Read it here first: New Jobs pay less

After kicking around the BLS website after Friday’s news release, I discovered Saturday that the BLS had found that “Fifty-seven percent of workers who were displaced from full-time wage and salary jobs and who were reemployed in such jobs had earnings that were lower than those on the lost job. About one-third experienced earnings losses of 20 percent or more.”

The New York Times picked up the same story today:

“The data is still inconclusive. But the weakness in job creation and the apparent weakness in high-paying jobs may be opposite sides of a coin. Companies still seem cautious, relying on temporary workers and anxious about rising health care costs associated with full-time workers. Many economists say that over the long term, the most vulnerable positions are those at the low end of the wage scale that require fewer skills and are easily replicated.

Even now, at a time when a disproportionate number of new jobs appear to be lower-paying ones, there has been growth in some high-income occupations like accounting, architecture and software.

Yet the earnings gap between the highest-paid employees and the rest of the work force is still widening, as it has over most of the last 30 years. The trend is most striking in factories, which accounted for the bulk of job losses in the last three years and tended to pay above-average wages.”

That was pretty quick; Usually, esoteric economic fare takes weeks (if not months) for the majors to catch up with them.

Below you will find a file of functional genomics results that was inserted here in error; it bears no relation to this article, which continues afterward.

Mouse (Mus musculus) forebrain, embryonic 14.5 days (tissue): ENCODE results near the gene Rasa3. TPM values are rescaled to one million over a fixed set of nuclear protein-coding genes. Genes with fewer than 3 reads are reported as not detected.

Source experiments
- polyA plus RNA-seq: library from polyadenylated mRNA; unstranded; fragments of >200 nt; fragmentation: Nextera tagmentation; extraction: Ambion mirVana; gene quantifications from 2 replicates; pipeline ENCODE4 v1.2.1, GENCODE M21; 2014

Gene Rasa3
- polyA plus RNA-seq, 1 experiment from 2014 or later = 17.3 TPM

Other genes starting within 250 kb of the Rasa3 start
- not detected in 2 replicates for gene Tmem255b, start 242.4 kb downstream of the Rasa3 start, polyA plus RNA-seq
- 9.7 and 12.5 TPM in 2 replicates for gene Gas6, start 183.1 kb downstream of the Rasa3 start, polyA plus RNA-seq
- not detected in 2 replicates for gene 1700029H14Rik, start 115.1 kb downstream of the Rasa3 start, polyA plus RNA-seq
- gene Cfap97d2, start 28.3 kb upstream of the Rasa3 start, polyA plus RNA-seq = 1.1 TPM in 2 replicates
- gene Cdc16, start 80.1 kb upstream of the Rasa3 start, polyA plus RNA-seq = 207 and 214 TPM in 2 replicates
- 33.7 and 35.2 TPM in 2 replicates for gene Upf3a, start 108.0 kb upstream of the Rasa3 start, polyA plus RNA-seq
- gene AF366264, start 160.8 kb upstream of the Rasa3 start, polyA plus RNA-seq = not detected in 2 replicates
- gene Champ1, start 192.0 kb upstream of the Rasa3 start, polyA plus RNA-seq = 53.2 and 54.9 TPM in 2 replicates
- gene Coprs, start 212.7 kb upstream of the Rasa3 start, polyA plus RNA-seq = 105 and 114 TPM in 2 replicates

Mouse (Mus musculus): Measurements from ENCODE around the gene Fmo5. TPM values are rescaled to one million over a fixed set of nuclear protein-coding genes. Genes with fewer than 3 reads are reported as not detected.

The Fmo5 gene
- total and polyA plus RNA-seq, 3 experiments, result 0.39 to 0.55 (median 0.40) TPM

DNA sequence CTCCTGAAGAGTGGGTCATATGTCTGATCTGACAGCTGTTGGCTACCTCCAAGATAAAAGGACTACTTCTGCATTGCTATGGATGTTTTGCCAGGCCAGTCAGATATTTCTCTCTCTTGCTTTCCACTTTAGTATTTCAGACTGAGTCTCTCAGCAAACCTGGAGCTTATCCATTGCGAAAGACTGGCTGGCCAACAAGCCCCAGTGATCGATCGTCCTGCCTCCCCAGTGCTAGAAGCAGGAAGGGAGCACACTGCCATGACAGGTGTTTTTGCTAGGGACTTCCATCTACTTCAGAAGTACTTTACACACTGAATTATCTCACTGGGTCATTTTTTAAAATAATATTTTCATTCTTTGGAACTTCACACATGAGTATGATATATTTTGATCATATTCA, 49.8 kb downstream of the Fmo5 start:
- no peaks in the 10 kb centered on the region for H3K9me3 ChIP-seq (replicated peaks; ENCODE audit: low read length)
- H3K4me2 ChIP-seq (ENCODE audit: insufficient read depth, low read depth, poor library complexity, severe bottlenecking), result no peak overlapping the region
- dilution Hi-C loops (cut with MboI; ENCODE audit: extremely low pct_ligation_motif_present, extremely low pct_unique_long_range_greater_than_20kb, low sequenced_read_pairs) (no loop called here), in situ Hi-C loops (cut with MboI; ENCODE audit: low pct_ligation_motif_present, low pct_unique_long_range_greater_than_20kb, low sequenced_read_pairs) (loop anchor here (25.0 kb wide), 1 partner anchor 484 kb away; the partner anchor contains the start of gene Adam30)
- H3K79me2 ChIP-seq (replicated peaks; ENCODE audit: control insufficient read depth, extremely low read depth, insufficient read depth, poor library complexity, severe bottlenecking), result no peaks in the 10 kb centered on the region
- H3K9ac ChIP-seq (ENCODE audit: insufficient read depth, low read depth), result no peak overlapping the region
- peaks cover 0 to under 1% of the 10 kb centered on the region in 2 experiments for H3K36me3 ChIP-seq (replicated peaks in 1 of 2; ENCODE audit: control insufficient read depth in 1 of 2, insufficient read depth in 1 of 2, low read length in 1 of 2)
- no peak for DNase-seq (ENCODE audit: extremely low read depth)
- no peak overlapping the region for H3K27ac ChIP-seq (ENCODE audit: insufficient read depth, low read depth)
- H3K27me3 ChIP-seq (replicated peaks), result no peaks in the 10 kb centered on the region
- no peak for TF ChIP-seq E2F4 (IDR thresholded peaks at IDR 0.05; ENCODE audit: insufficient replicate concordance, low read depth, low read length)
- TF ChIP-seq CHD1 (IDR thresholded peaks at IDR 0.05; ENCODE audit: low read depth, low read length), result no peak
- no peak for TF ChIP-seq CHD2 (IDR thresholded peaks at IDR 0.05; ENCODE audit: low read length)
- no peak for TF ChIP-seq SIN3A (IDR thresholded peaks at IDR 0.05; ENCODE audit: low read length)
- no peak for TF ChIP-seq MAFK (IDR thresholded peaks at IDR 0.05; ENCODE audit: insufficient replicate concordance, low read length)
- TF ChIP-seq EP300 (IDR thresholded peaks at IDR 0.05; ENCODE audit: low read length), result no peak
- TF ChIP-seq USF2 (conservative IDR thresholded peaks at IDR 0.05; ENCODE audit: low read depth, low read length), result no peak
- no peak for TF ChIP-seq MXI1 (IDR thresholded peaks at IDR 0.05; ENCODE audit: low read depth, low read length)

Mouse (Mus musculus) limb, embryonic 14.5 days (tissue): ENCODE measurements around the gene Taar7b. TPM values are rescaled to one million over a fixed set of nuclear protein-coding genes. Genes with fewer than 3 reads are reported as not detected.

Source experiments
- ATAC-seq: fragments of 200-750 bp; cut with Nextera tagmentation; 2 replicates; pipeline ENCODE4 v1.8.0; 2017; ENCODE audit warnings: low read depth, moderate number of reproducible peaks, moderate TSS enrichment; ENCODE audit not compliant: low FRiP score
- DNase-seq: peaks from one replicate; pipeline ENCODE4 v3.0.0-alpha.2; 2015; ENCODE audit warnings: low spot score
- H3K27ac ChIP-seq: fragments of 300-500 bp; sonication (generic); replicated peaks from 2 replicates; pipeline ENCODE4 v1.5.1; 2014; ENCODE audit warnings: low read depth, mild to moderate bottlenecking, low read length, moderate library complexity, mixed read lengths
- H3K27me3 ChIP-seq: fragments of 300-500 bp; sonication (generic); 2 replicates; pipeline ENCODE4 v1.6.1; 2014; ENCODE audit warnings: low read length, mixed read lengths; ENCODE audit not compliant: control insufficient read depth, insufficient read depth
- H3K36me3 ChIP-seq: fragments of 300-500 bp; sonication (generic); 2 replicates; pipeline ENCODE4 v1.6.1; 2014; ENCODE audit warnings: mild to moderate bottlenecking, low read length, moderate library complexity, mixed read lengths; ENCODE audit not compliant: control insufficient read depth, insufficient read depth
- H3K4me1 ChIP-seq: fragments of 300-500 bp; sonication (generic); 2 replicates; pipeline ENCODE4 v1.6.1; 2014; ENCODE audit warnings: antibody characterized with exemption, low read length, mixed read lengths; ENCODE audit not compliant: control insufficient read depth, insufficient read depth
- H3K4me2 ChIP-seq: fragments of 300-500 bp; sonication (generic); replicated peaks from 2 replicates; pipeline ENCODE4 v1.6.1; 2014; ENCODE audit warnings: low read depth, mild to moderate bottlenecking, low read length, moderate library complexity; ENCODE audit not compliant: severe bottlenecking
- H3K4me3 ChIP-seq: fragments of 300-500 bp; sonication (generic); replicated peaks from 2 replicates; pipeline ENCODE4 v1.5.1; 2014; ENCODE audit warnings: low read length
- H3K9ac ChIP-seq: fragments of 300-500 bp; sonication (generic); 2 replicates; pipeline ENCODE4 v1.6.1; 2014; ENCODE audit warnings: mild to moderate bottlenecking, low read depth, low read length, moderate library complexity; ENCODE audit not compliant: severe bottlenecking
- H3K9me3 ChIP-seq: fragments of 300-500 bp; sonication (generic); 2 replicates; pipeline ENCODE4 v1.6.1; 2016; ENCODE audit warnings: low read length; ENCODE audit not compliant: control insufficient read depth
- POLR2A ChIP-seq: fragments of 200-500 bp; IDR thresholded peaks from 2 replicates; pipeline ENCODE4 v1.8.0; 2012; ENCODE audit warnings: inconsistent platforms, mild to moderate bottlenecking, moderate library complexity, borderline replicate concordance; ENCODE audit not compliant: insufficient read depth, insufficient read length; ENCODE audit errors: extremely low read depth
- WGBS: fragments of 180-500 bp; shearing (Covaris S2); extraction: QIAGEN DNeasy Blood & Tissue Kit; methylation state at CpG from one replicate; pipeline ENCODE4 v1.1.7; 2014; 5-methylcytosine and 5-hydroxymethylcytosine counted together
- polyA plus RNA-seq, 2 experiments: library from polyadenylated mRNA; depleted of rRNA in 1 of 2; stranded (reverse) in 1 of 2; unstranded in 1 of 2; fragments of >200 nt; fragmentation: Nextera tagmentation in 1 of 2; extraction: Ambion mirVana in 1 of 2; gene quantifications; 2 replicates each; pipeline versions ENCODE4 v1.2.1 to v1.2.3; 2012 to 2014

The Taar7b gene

It’s Not Just the Jobs Lost, but the Pay in the New Ones
NYTimes, August 9, 2004

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  1. anon commented on Aug 9

    I see you are sending Alterman polling links. You dirty dog! If Doc keeps running your name, the bipartisan veneer is going to come off.

    fwiw, I originally found your site from Bilmon’s link. Don’t worry, your secret’s safe with me!

    The trend is still down.

  2. dilbert dogbert commented on Aug 9

    Seems to me that this is what one would expect in a buyers market for employment. When you have been looking for work for a year, 6 mo, or whatever, you take what is offered.

  3. Yasser commented on Aug 9

    I suspect that this phenomenon partly explains the antipathy of blue-collar workers towards free trade.

  4. Barry Ritholtz commented on Aug 10

    You could draw that conclusion — but then you would only be getting half the picture.

    My research gets quoted ( pretty regularly) in National Review, Barrons, and the WSJ. What conclusion can we draw from that?

    Indeed, both Doc at Altercation and Larry Kudlow in National Review quoted something I wrote on the exact same day!

    If that’s not fair and balanced, I don’t know what is . . .

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